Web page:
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The Lion in Winter: An Historical Perspective

Updated on November 17, 2014

The Lion in Winter is a 1968 film based upon the original play written by James Goldman. It takes place in the year 1183 and centers around the reign of King Henry II of England, his wife Eleanor of Aquitaine, and their three surviving sons: Richard, Geoffrey, and John. The film focuses on the issue of succession which is plaguing Henry after the death of his second-born but eldest son, Henry the "Young King" who had died earlier that year.1 His other sons are each vying to be named as Henry II's successor, and the film attempts to portray the events immediately after the death of the Young King. Richard and Geoffrey are called to Chinon for Christmas Court, while Eleanor is retrieved from Salisbury Tower for the occasion. While making allowances for the artistic license of the entertainment industry, the movie The Lion in Winter is an accurate depiction of the late 12th century, overall.

The entire movie is a continuous question of who is on who's side, with Philip II of France also taking part in the constant back and forth between Henry, Eleanor, and their sons. Henry prefers his youngest son John over Richard, who is the eldest and next in the line of succession. His mistress, Alais of France, is betrothed to Richard and both Eleanor and Philip wish to see Richard as the next king. Geoffrey, who is hardly acknowledged by either of his parents, constantly swings back and forth, playing each side to what he feels would be his own advantage. In the end, the film still does not explain exactly what is done or offer any solution to the problems presented. Eleanor is simply sent back to her prison at Salisbury Tower, leaving on a rather light-hearted note for the darker tone of the film and there does not seem to be any resolution. Although the film focuses on the events of December 1183, there are many events from before this time which are alluded to throughout the movie. First the facts and historical points of the film will be analyzed, including the portrayals and descriptions of the various characters, and then the visual aspects will be addressed.

Peter O'Toole and Katherine Hepburn as Henry II and Eleanor of Aquitaine; 1968
Peter O'Toole and Katherine Hepburn as Henry II and Eleanor of Aquitaine; 1968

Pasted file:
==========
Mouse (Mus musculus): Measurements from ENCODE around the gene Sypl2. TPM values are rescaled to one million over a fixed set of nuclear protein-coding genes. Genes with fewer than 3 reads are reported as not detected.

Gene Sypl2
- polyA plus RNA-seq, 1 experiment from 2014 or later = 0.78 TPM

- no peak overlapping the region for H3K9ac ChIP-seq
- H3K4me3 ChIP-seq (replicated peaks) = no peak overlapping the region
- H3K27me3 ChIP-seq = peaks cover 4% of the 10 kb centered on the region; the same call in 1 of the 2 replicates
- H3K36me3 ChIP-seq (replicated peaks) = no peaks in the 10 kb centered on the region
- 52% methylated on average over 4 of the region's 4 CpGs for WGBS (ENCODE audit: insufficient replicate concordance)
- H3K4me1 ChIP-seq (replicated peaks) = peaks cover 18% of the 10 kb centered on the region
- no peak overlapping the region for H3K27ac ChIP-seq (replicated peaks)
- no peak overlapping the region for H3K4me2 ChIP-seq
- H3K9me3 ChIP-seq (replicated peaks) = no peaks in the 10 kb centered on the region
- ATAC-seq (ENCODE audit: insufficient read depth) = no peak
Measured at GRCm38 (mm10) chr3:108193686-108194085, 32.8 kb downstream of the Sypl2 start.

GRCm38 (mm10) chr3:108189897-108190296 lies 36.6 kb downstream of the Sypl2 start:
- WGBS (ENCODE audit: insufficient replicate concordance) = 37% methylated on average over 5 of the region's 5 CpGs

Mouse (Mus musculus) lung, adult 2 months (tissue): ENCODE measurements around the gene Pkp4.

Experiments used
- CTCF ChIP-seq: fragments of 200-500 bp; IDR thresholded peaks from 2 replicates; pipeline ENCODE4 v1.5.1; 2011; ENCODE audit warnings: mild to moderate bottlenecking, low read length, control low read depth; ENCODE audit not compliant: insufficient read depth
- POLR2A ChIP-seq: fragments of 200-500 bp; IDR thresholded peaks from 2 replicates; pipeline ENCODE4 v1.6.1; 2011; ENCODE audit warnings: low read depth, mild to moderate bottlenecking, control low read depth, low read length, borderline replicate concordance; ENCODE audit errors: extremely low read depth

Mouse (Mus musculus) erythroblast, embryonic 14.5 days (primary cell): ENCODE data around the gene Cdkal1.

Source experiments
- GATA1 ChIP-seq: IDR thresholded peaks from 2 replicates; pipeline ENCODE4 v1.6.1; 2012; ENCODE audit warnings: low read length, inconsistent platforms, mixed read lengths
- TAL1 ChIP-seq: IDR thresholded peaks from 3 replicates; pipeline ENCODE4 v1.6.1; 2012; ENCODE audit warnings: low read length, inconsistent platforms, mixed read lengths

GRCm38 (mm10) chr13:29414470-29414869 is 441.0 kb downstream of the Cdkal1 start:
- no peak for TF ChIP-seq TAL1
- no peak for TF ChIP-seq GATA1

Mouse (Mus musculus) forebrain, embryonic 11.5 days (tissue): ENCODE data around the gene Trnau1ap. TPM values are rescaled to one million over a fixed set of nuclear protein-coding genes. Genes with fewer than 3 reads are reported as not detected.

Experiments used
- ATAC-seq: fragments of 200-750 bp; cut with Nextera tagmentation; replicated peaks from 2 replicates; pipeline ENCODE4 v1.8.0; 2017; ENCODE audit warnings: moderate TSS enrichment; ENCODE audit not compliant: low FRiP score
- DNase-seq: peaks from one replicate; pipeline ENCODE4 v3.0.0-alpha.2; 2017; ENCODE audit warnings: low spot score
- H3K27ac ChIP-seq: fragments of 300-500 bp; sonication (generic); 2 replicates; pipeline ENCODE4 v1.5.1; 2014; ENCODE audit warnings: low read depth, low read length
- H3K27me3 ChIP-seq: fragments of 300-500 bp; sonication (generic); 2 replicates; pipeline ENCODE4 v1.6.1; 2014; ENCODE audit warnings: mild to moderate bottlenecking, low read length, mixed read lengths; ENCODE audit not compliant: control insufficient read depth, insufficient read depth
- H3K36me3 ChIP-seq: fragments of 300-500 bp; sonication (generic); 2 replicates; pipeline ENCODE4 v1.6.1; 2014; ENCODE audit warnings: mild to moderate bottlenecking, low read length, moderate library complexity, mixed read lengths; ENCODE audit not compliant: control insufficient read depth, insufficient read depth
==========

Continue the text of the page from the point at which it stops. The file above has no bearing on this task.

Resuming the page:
The film opens as Henry is sparring with this fourth and youngest son John. When they have finished, Henry walks to sit with Alais, where he expresses his confidence in John as his successor, despite him being the youngest of his sons. Earlier that year, Henry's eldest son and heir, the young Henry, died of a fever, thereby making Richard the eldest.2 According to historian David Hume, "As [the young] prince Henry had left no posterity, Richard was to become heir to all his dominions; and the king intended, that John, his third surviving son and favourite, should inherit Guienne as his appanage."3 Although this particular statement only refers to a portion of land rather than the entire kingdom, it nevertheless confirms the idea that Henry preferred John over RIchard. Interestingly enough, Guienne is a small norther portion of the Aquitaine,4 which is owned by Henry's queen Eleanor and given to Richard by her. Obviously, Richard would be reluctant to give up any of his own land to his youngest brother.

This exchange is explained in the movie and confirmed in one of Eleanor's many biographies, which states that Richard had received both Poitiers and Aquitaine, though at different points in time,5 and is considered to be the richest portion of France at the time. The movie never introduces the young Henry or his death until later, and the circumstances of his death are never revealed. According to Desmond Seward, one of Eleanor's modern biographers, John's brothers had reason to distrust him from early on, due to his not receiving any entitlement to any of his parents' lands, hence his name Jean Sans-terre, or John Lackland.6

One part of what Henry says in the beginning is definitely an interesting point to discuss. Henry begins speaking to Alais, saying "There is a legend of a king called Leir with whom I have a lot in common." This is interesting to note here because the story of King Leir is not unlike the story of Henry II as told through the film. The way in which Henry speaks of the legend is thus: Leir had three children, among whom he divided his lands, something which Henry refuses to do. Also like Henry, Leir favored his youngest child and from her (as Leir had only daughters) expected more loyalty and affection than from the others.7 The comparison of King Leir itself in thefilm is not necessarily out of place as Henry is described as a well-learned and well-read king, who was "a voracious reader...Theology plays no great part; scholarship and epic works of days gone by predominate."8 This particular description of Henry also can explain the character's disregard of religion in general, as shown in the movie he treats religion as an interfering necessity.

It is not simply characters of legend which deserve mention, of course. The names which have been mentioned in the movie's opening deserve further inquiry in order to place them within an historical context. First, we have Alais, who is never properly introduced in the film. It is implied that she is simply Henry's mistress or lover, but she is not given much description aside from this. Alais' character is based upon the elder half-sister of Philip II of France, one of the daughters of the previous king Louis VII (her name has also been spelled Alice or Alys, and in some cases as Aloysia9).

Alais makes mention of another woman named Rosamund. The name is mentioned many times throughout the movie but never truly explained except that she was a previous lover. This unknown Rosamund refers to Rosamund Clifford, who is explained by Seward as not only one of Henry's many mistresses, but a "genuine rival to the queen."10 This certainly explains the animosity towards Rosamund and Alais on the part of Eleanor of Aquitaine, making it an accurate representation. It was not simply jealousy, but the fact that Rosamund was the cause of Henry and Eleanor's split, and the problems they began to have between them. In the film, Eleanor had been locked away in Salisbury for ten years, though the reasons were never explicitly given. She was indeed imprisoned in 1173,11 though the exact location seems to be debated. One of Eleanor's later biographers states that it was likely Winchester Castle or Sarum Castle, both of which are located near Salisbury.12